Young Muslim women are leading environmental movements grounded in their beliefs

Weeks prior to the lockdowns and closures that came with the COVID-19 pandemic, UN Secretary General António Guterres said 2020 would be a “pivotal year for how we address climate change.”

Revamped emission goals were expected from 196 countries, but with international meetings postponed due to the pandemic, the stark reality is that 2020 is one of the hottest years recorded.

Widespread action based on a deep connection between people and the Earth may be the space of hope. In researching what motivates Muslim women to connect with the Earth and lead environmental activism, I’ve discovered courage and deep conviction to be driving forces.

Young Muslim women are transcending boundaries to create spaces of activism. Their efforts are acts of worship that integrate social and political realities.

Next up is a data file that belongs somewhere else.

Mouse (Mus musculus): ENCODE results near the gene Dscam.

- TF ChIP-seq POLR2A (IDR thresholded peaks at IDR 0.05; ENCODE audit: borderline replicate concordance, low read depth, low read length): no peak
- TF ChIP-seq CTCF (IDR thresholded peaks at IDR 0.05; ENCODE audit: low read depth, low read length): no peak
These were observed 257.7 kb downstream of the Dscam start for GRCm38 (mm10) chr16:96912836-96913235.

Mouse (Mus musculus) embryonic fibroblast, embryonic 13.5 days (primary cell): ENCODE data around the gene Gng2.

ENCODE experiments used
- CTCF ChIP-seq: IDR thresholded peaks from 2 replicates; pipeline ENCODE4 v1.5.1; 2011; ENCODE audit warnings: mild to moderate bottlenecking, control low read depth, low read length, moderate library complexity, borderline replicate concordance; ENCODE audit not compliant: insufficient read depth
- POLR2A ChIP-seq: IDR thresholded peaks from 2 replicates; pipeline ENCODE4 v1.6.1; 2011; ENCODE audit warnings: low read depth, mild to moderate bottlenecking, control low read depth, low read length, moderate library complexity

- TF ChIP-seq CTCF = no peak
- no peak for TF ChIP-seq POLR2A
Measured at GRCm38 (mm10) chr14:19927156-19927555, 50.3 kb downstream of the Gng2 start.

Islam and eco-consciousness

Historically, Muslim scholars coupled their study of nature to their understanding of Allah (God). The Qur’an articulates how eco-consciousness permeates every aspect of life and explains nature as a complete, complex, interconnected and interdependent system. It highlights the importance of recognizing and preserving the mizan, or balance.

FULL ARTICLE FROM THE CONVERSATION

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